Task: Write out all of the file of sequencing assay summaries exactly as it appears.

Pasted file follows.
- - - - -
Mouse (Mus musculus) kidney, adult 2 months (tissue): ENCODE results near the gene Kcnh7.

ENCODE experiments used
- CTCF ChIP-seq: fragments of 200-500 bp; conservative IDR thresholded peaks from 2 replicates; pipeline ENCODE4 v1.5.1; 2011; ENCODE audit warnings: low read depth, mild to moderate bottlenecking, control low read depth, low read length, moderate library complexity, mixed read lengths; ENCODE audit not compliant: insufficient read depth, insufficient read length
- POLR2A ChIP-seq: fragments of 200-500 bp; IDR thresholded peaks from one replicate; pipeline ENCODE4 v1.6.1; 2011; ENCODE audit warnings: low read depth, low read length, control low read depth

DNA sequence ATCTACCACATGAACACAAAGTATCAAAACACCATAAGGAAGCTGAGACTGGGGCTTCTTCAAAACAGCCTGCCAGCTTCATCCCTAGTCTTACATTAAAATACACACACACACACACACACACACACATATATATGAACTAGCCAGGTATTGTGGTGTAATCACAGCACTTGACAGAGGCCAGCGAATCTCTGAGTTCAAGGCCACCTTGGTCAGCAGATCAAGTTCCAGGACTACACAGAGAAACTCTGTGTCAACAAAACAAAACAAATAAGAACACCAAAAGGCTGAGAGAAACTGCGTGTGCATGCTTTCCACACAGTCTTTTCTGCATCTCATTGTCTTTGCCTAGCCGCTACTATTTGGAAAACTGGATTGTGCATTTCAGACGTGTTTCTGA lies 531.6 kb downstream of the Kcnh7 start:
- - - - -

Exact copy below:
Mouse (Mus musculus) kidney, adult 2 months (tissue): ENCODE results near the gene Kcnh7.

ENCODE experiments used
- CTCF ChIP-seq: fragments of 200-500 bp; conservative IDR thresholded peaks from 2 replicates; pipeline ENCODE4 v1.5.1; 2011; ENCODE audit warnings: low read depth, mild to moderate bottlenecking, control low read depth, low read length, moderate library complexity, mixed read lengths; ENCODE audit not compliant: insufficient read depth, insufficient read length
- POLR2A ChIP-seq: fragments of 200-500 bp; IDR thresholded peaks from one replicate; pipeline ENCODE4 v1.6.1; 2011; ENCODE audit warnings: low read depth, low read length, control low read depth

DNA sequence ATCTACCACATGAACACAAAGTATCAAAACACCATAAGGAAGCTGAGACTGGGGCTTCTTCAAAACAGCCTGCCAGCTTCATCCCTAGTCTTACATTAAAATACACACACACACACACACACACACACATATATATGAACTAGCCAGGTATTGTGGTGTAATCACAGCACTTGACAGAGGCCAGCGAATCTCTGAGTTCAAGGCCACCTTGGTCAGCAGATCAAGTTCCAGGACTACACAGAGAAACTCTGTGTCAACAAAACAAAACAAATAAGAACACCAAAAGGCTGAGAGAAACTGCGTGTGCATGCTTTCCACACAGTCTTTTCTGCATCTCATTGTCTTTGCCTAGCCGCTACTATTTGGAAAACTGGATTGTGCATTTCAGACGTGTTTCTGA lies 531.6 kb downstream of the Kcnh7 start: